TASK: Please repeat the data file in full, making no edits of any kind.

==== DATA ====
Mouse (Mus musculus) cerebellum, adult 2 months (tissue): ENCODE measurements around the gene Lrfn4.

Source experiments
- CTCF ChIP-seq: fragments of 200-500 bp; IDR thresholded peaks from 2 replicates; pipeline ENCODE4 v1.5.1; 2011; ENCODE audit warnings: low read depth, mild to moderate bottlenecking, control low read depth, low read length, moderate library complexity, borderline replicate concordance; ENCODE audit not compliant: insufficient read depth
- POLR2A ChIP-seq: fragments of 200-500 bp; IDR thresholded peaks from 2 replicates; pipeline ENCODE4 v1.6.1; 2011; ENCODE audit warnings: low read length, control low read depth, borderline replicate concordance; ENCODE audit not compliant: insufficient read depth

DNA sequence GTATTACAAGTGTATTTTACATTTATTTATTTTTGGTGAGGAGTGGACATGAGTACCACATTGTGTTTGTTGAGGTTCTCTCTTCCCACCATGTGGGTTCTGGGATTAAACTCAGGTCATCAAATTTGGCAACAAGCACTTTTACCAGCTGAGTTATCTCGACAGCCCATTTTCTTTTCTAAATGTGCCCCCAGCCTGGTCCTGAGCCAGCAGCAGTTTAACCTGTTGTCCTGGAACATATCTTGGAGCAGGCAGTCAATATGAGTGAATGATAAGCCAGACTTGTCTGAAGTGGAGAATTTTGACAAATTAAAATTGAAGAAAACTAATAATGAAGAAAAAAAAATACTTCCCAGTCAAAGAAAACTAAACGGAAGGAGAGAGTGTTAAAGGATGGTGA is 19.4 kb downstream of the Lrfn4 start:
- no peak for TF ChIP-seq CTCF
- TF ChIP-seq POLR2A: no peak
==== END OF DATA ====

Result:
Mouse (Mus musculus) cerebellum, adult 2 months (tissue): ENCODE measurements around the gene Lrfn4.

Source experiments
- CTCF ChIP-seq: fragments of 200-500 bp; IDR thresholded peaks from 2 replicates; pipeline ENCODE4 v1.5.1; 2011; ENCODE audit warnings: low read depth, mild to moderate bottlenecking, control low read depth, low read length, moderate library complexity, borderline replicate concordance; ENCODE audit not compliant: insufficient read depth
- POLR2A ChIP-seq: fragments of 200-500 bp; IDR thresholded peaks from 2 replicates; pipeline ENCODE4 v1.6.1; 2011; ENCODE audit warnings: low read length, control low read depth, borderline replicate concordance; ENCODE audit not compliant: insufficient read depth

DNA sequence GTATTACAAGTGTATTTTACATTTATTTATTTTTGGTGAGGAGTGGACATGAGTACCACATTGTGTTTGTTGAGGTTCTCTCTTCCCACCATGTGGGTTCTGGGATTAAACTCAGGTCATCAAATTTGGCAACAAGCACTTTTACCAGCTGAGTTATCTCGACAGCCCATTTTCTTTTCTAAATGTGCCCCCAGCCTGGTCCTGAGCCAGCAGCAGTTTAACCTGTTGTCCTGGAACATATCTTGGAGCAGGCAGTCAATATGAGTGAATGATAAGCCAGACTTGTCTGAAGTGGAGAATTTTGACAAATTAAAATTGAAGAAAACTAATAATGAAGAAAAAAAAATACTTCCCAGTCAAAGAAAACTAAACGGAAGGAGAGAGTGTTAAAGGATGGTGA is 19.4 kb downstream of the Lrfn4 start:
- no peak for TF ChIP-seq CTCF
- TF ChIP-seq POLR2A: no peak